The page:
The new kit from CTEK 12V battery management system produces some pretty big numbers – here’s all the information you need and how to install it

WORDS & images tobey bostock

For images, videos and the full RV Daily experience, read this in our online magazine.

Vehicle power management systems
(also known as DC-DC chargers) are a growing market; spurred on by the fuel-saving ‘innovations’ like ‘smart’ alternators that manufacturers are now required to cram into their vehicles to save fuel. The aftermarket has to cover this shortfall to get our battery charging back to where it used to be. CTEK has recently released its latest holy-grail of vehicle power management units, the D250SA and the Smartpass 120. 

Opening the box, slowly for dramatic effect, the units were bigger than I was expecting,
but hey, bigger is better right? CTEK has updated the colour scheme to nice all-black units. The design is simple, the indicator LEDs are simple, the power connectors are simple – familiarity – that’s just what we like. The IP65-rated units are good to go under the bonnet and cop a splash of water and a bit of dust, but I’d prefer to put them out of harm’s way.

So what do they do?

Each of the units serves a purpose when used on their own, but are best coupled together. I’ll give you the hot tip, they do a hell of a lot; now that my brain has stopped spinning, let me try and simplify the functions of each of the units.

 

The D250SA

  • Works like a typical battery isolator – separating your starter battery and secondary battery.
  • Accepts solar input with an MPPT regulator.
  • Utilises a five-stage smart charger boosting alternator voltage to 14.4
    volts (or 14.7 for AGM).
  • Overcomes shortfalls of ‘smart’
    or temperature sensing alternators
    (see Toyota’s new 1GD motor).
  • Allows solar and alternator charging
    at the same time.  
  • Charges your batteries at up to 20 amps.
  • Charges up to 300Ah of batteries.

 

The Smartpass 120

  • Separates your critical consumers (UHF radio) from non-critical consumers (such as fridges or lighting) from your secondary battery.
  • Prevents your secondary battery from being over discharged by your non-critical consumers.
  • Allows charging of both batteries by AC power and solar at the same time.
  • Charges your secondary battery at up to 120 amps.
  • Charges up to an 800Ah battery bank.
  • Protects your batteries from overheating.
  • Allows jumpstarting from your secondary battery.

In essence, when you put these two units together, you get 140 amps of charging power, with all the safeguards to keep your batteries healthy, prolonging their life.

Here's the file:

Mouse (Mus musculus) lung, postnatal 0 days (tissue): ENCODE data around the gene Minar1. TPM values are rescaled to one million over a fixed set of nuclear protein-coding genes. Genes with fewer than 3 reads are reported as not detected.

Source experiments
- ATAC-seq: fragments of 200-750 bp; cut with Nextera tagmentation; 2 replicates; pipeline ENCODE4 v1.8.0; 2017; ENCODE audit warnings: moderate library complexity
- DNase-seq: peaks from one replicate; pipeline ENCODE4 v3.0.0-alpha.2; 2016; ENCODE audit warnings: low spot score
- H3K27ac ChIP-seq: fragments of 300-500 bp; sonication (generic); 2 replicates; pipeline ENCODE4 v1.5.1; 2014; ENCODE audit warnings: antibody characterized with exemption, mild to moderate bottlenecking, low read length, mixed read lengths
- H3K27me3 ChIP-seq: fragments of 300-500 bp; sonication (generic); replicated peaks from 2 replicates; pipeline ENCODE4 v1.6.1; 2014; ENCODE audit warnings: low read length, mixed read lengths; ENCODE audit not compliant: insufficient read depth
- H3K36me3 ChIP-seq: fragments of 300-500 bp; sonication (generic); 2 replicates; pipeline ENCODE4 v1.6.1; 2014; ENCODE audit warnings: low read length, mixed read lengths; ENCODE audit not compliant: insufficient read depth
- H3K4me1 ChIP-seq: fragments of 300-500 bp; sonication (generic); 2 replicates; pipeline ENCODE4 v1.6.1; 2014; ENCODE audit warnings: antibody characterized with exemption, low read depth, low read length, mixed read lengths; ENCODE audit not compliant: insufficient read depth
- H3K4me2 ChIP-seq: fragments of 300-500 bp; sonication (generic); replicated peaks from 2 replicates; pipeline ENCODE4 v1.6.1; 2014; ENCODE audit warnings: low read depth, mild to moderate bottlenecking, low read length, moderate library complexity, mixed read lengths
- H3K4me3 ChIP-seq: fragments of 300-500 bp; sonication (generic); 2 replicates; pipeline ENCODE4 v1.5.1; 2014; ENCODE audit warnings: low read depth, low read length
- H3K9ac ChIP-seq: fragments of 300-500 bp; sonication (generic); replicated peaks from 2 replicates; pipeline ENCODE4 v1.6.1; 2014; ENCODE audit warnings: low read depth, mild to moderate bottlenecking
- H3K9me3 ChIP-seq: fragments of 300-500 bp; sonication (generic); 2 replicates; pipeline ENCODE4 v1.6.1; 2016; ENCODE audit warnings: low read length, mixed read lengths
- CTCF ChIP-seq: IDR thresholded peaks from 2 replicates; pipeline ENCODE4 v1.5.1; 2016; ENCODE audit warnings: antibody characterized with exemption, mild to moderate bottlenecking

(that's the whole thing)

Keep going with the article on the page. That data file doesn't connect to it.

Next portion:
Why do I need it?

With the advent of ‘smart’ variable voltage and amperage alternators, in an effort to save fuel and lower emissions (like everything these days), newer vehicles use certain environmental factors to decide what to put out. They aren’t generally designed to charge more than a single battery, and certainly not a 100Ah+
set-up like in most 4X4s, caravans or boats. These days, the amount of electronics we pack into our trucks (see coffee machine) is a bit more than my grandfather’s 75 Series.

A bit of history – the original dual-battery systems had a simple one-way solenoid to protect your starter battery from discharging too low to crank your motor, then they got a little more advanced like the VSR I’d previously installed in my Amarok, which is a little smarter, but still not a lot better. This was installed back before power management systems were mainstream (read affordable) and as a result, I’ve never seen it charge at any more than 13.9V, meaning my batteries aren’t being recharged at their full potential.

What the CTEK unit does, using an inbuilt program (by people much smarter than me) monitors the battery voltage and temperature to decide to best how to charge the battery, magic happens and 14.4 volts are output to your battery – or up to 14.7 if you run an AGM battery. The Smartpass and D250SA will combine to take care of the initial power, providing up to 140 amps until the second battery is at a suitable level for the five-stage smart charging of the D250SA.

 

The Install…

Failing to plan is planning to fail. If you aren’t handy these sorts of things are best left to the experts – there is a lot of money riding on getting it right. However, in saying that, this is a very easy system to install supported by a great instruction manual with simple wiring diagrams – it’s even easier if you have an existing set-up. Sit down, grab a scrap piece of paper and start drawing. Work out your wiring diagram – it doesn’t have to be pretty, but it does have to be accurate. This could save you lots of dollars later on. The manual also includes their recommended wiring sizing that should be followed if you want to get the most out of the system and not set your truck on fire.

Pick a secure, well-ventilated spot, preferably away from heat sources and high enough that it won’t be submerged in your favourite water crossing. Run your wiring, making sure you follow that diagram you drew earlier. Before you connect the cables to your batteries, it’s good to triple check everything. 

 

What do I reckon?

Well it’s early days yet. But if it does half the things it promises, I’ll be ec-static (get it, static, like electricity). The only downside I can see with the unit other than its large-ish size when using both units together, is the lack of a lithium charging profile, although it is more than
happy to charge lithium, it may not be considered optimum. 

 

What’s it cost?

Well the RRP on the D250SA is $499 while the Smartpass 120 comes in at $531. “Seems expensive” I hear you saying… Well, if you’re using it to its full potential it seems pretty good value for money. I don’t know of any other DC-DC charger set-ups that will give you 140 amps. 

 

 

LEAVE A REPLY